Hysteresis and transient behavior in current–voltage measurements of hybrid-perovskite absorber solar cells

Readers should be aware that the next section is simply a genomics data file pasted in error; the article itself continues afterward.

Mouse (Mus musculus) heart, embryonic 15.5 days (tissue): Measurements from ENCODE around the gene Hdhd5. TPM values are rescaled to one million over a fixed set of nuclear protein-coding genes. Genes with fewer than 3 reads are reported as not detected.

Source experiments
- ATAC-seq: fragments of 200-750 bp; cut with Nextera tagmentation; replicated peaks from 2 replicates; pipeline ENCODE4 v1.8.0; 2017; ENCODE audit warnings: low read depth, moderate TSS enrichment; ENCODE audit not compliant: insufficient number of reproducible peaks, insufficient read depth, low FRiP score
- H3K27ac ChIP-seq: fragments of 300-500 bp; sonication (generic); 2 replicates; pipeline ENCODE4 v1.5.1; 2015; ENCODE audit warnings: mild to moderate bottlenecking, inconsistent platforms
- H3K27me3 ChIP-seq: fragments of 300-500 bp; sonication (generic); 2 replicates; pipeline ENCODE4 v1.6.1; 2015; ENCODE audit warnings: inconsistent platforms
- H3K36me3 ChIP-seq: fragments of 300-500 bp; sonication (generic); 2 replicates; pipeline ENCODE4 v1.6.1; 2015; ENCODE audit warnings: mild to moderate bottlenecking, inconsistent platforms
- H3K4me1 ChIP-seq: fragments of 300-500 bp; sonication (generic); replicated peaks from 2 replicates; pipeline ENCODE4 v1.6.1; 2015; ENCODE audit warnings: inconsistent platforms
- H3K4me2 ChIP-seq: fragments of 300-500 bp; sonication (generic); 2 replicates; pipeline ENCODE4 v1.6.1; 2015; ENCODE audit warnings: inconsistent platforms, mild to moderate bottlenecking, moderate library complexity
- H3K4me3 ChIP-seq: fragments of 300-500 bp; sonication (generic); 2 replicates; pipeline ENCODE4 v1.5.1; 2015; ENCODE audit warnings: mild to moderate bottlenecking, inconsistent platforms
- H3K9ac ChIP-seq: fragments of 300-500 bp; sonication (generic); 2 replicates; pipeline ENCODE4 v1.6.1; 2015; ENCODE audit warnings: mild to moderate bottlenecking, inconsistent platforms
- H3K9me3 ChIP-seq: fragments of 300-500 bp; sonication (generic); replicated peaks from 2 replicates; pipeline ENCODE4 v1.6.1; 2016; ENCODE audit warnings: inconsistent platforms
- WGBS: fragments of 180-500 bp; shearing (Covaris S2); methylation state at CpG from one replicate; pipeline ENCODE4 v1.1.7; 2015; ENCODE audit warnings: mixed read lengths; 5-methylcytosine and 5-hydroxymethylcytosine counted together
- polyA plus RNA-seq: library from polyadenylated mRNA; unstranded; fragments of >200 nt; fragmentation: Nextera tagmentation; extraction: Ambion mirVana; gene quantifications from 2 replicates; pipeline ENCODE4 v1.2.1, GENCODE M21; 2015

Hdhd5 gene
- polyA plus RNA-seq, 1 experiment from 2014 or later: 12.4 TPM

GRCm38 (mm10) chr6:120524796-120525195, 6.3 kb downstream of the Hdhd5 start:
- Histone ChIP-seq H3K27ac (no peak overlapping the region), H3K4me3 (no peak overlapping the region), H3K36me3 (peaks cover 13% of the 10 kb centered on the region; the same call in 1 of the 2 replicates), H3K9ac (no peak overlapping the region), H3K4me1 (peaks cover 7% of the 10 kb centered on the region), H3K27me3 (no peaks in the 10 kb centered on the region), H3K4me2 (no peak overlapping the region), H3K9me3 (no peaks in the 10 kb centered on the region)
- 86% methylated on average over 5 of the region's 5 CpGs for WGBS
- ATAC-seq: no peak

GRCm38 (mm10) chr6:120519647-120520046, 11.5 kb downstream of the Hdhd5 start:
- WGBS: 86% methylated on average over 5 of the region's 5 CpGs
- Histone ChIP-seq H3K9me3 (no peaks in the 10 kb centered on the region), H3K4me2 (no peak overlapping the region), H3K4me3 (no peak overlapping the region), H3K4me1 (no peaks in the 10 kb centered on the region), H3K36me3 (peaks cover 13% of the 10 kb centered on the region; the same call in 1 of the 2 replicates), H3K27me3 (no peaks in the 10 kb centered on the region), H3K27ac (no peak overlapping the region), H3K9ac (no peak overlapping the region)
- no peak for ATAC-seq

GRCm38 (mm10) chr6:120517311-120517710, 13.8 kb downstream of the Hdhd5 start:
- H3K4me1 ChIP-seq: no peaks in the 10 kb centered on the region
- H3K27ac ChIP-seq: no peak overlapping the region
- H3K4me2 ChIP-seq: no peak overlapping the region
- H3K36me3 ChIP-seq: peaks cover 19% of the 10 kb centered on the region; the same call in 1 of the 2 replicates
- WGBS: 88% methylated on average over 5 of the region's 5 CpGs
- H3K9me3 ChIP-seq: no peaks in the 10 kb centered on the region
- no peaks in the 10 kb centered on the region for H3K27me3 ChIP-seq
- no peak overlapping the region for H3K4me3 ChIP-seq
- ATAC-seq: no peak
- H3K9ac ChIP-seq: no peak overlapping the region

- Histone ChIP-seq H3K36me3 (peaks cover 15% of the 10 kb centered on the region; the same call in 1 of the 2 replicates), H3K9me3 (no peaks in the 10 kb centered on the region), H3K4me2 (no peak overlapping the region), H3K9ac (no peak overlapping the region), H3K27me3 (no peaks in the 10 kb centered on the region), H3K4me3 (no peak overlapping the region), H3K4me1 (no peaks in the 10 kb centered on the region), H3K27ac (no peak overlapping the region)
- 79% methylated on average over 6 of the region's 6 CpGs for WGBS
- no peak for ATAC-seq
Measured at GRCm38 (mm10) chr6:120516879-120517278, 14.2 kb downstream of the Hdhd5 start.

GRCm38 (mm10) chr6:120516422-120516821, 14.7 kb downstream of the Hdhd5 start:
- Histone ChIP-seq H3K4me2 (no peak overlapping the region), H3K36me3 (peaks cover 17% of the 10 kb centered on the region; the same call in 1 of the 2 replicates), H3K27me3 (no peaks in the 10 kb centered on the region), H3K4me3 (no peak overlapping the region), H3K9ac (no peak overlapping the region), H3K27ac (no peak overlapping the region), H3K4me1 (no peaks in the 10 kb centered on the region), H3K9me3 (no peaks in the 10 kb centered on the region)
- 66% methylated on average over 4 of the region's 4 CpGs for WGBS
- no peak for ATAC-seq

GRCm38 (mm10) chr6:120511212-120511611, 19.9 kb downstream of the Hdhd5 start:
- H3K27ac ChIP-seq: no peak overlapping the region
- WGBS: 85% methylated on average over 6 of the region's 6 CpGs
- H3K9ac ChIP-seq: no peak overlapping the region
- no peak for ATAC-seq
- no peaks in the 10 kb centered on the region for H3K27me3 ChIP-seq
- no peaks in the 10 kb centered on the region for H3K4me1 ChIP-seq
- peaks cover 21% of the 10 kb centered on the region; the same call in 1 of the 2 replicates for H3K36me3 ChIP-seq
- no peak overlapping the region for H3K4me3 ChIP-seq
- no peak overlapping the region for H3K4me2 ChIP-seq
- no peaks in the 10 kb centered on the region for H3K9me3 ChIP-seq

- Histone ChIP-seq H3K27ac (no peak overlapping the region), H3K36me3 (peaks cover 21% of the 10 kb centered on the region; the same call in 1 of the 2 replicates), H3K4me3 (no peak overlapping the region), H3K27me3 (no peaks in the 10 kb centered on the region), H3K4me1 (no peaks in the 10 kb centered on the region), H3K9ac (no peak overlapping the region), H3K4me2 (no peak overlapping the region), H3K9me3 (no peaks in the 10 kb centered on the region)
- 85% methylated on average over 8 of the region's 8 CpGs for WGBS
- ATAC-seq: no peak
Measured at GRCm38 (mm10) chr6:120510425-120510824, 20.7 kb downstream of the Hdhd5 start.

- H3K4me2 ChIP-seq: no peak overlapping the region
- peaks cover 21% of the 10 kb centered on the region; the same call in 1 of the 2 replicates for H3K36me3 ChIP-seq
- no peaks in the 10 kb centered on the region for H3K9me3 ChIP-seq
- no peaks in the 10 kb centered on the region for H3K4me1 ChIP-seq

Hybrid organo-metal halide perovskites are an exciting new class of solar absorber materials and have exhibited a rapid increase in solar cell efficiencies throughout the past two years to over 17% in both meso-structured and thin-film device architectures. We observe slow transient effects causing hysteresis in the current–voltage characterization of these devices that can lead to an over- or underestimation of the solar cell device efficiency. We find that the current–voltage (IV) measurement scan direction, measurement delay time, and light and voltage bias conditions prior to measurement can all have a significant impact upon the shape of the measured IV light curves and the apparent device efficiency. We observe that hysteresis-free light IV curves can be obtained at both extremely fast and slow voltage scan rates but only in the latter case are quasi-steady-state conditions achieved for a valid power conversion efficiency measurement. Hysteretic effects are also observed in devices utilizing alternative selective contacts but differ in magnitude and time scale, suggesting that the contact interfaces have a big effect on transients in perovskite-absorber devices. The transient processes giving rise to hysteresis are consistent with a polarization response of the perovskite absorber that results in changes in the photocurrent extraction efficiency of the device. The strong dependence of the hysteresis on light and voltage biasing conditions in thin film devices for a period of time prior to the measurement suggests that photo-induced ion migration may additionally play an important role in device hysteresis. Based on these observations, we provide recommendations for correct measurement and reporting of IV curves for perovskite solar cell devices.